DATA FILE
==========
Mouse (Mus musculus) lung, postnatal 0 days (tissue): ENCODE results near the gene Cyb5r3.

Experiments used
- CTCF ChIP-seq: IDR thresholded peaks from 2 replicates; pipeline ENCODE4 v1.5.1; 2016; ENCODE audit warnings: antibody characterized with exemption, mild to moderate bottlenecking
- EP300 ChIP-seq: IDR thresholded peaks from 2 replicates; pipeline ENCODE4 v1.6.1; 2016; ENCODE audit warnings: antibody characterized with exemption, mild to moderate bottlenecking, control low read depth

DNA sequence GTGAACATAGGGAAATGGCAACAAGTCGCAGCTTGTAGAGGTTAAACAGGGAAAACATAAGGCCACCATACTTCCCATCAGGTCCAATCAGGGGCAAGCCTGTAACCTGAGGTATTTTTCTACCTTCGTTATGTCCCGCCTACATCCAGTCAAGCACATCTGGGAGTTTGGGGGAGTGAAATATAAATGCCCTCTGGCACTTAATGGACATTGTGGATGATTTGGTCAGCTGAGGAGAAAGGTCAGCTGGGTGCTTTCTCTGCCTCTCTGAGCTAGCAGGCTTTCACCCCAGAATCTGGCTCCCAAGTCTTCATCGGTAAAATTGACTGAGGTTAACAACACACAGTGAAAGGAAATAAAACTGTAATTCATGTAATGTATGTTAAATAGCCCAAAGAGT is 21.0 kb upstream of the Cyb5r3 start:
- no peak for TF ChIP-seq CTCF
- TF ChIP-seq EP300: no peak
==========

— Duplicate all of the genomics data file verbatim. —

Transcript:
Mouse (Mus musculus) lung, postnatal 0 days (tissue): ENCODE results near the gene Cyb5r3.

Experiments used
- CTCF ChIP-seq: IDR thresholded peaks from 2 replicates; pipeline ENCODE4 v1.5.1; 2016; ENCODE audit warnings: antibody characterized with exemption, mild to moderate bottlenecking
- EP300 ChIP-seq: IDR thresholded peaks from 2 replicates; pipeline ENCODE4 v1.6.1; 2016; ENCODE audit warnings: antibody characterized with exemption, mild to moderate bottlenecking, control low read depth

DNA sequence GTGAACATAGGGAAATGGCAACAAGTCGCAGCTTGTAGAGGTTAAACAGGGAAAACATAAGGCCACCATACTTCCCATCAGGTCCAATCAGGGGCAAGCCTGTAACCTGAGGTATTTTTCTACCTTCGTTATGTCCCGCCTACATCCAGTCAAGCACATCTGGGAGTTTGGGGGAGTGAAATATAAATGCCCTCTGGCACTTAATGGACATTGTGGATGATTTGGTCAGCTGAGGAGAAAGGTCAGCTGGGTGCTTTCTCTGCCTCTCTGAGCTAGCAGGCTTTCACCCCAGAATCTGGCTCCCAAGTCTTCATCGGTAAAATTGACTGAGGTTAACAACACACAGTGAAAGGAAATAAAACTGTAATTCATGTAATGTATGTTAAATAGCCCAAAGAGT is 21.0 kb upstream of the Cyb5r3 start:
- no peak for TF ChIP-seq CTCF
- TF ChIP-seq EP300: no peak